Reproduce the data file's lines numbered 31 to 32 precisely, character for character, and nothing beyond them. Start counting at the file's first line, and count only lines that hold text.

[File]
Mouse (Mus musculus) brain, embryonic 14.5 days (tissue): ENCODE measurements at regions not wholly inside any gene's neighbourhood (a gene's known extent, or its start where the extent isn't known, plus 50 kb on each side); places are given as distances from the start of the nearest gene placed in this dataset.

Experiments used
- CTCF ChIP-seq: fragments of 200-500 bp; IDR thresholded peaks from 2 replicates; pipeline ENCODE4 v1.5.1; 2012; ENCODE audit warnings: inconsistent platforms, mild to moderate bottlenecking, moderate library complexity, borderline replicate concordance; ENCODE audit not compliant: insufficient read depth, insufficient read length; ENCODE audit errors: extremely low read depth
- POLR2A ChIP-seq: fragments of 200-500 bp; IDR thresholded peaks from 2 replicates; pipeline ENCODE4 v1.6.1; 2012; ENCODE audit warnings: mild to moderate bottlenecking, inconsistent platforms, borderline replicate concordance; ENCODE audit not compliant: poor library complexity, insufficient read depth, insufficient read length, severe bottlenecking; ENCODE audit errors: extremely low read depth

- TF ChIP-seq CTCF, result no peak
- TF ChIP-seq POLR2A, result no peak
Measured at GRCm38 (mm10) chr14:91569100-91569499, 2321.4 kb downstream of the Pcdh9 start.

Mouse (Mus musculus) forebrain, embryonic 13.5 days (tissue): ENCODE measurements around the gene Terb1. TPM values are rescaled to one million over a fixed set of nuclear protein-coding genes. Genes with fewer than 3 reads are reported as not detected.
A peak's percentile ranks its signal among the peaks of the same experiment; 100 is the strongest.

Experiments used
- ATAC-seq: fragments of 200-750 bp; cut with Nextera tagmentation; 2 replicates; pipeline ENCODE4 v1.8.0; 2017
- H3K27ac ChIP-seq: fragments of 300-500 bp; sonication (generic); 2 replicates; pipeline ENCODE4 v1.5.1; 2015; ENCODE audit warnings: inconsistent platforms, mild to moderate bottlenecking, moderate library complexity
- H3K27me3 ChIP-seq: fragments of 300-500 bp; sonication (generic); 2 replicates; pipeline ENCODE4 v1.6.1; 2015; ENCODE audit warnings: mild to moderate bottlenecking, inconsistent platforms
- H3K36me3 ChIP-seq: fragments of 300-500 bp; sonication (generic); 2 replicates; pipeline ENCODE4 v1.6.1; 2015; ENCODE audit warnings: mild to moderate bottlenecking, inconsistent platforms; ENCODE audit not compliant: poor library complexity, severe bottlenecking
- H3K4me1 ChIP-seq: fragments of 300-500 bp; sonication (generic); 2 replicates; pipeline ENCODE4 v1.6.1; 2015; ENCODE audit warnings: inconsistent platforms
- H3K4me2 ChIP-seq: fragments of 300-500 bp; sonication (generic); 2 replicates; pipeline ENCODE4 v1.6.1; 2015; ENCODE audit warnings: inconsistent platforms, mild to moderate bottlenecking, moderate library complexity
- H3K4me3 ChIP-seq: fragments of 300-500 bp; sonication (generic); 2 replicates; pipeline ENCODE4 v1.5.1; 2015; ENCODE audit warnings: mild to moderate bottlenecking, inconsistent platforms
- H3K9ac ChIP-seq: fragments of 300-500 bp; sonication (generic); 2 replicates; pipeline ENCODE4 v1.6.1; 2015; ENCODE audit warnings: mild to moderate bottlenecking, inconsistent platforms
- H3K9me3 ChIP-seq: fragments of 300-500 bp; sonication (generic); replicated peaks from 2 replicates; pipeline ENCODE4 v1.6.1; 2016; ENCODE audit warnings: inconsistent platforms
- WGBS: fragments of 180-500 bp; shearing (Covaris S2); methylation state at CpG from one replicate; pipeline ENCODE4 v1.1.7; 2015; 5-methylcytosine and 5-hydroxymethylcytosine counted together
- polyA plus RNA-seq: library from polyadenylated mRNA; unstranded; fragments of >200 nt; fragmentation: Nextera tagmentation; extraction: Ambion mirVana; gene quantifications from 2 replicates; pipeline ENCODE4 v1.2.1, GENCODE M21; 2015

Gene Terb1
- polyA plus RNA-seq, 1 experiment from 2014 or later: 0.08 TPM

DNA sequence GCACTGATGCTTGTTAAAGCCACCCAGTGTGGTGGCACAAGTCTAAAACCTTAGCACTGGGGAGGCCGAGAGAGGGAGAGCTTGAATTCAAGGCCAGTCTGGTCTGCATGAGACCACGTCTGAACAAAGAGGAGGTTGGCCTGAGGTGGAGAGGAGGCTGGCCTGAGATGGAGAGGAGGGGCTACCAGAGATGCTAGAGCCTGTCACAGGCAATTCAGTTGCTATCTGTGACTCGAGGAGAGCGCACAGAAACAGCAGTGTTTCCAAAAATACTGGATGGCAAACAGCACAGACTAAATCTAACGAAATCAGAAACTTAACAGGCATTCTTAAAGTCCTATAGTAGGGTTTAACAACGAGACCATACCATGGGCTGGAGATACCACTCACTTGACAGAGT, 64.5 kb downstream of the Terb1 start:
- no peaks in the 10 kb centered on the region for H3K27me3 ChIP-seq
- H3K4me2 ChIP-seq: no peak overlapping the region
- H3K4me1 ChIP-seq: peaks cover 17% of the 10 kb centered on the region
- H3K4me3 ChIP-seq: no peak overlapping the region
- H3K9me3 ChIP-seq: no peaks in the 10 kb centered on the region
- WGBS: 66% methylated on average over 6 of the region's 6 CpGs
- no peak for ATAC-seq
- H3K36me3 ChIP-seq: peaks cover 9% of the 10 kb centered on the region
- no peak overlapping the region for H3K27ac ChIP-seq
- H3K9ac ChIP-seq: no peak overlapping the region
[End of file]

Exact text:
- no peak for ATAC-seq
- H3K36me3 ChIP-seq: peaks cover 9% of the 10 kb centered on the region